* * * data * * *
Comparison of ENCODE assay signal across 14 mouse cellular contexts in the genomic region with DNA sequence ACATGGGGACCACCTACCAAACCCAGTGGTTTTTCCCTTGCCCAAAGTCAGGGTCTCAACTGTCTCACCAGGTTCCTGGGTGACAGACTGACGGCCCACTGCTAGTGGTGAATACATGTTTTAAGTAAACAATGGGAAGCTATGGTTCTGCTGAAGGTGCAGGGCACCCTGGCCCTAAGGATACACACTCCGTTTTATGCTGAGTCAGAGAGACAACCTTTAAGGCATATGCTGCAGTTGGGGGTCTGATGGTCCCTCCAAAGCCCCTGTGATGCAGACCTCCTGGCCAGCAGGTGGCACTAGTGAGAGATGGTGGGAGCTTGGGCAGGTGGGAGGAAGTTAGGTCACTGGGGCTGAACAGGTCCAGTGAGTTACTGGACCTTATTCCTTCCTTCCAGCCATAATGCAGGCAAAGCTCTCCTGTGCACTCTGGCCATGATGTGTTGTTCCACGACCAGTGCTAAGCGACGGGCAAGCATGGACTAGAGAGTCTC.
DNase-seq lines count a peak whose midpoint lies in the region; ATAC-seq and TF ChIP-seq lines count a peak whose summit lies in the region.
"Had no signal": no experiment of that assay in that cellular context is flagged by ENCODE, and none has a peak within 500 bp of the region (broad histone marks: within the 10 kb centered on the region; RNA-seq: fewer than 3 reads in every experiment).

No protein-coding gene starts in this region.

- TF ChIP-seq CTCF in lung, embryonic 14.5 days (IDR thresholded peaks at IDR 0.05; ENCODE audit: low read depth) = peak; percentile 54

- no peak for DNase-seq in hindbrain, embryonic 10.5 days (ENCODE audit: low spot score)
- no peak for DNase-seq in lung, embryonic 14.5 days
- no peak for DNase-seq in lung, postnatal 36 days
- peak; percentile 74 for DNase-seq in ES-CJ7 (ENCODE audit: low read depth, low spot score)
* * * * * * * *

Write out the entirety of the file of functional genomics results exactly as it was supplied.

Comparison of ENCODE assay signal across 14 mouse cellular contexts in the genomic region with DNA sequence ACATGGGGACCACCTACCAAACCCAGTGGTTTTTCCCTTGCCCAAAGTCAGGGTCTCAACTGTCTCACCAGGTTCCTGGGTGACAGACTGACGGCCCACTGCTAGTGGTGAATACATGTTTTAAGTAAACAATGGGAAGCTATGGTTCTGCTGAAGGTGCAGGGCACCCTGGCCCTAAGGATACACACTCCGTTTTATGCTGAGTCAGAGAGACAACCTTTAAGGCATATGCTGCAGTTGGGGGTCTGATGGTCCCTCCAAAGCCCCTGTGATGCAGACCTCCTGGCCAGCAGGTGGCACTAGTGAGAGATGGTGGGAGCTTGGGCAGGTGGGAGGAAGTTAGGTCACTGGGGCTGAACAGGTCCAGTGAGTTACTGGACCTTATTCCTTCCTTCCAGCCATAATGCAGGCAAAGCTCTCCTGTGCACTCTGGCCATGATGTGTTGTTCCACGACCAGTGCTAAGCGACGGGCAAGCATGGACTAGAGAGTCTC.
DNase-seq lines count a peak whose midpoint lies in the region; ATAC-seq and TF ChIP-seq lines count a peak whose summit lies in the region.
"Had no signal": no experiment of that assay in that cellular context is flagged by ENCODE, and none has a peak within 500 bp of the region (broad histone marks: within the 10 kb centered on the region; RNA-seq: fewer than 3 reads in every experiment).

No protein-coding gene starts in this region.

- TF ChIP-seq CTCF in lung, embryonic 14.5 days (IDR thresholded peaks at IDR 0.05; ENCODE audit: low read depth) = peak; percentile 54

- no peak for DNase-seq in hindbrain, embryonic 10.5 days (ENCODE audit: low spot score)
- no peak for DNase-seq in lung, embryonic 14.5 days
- no peak for DNase-seq in lung, postnatal 36 days
- peak; percentile 74 for DNase-seq in ES-CJ7 (ENCODE audit: low read depth, low spot score)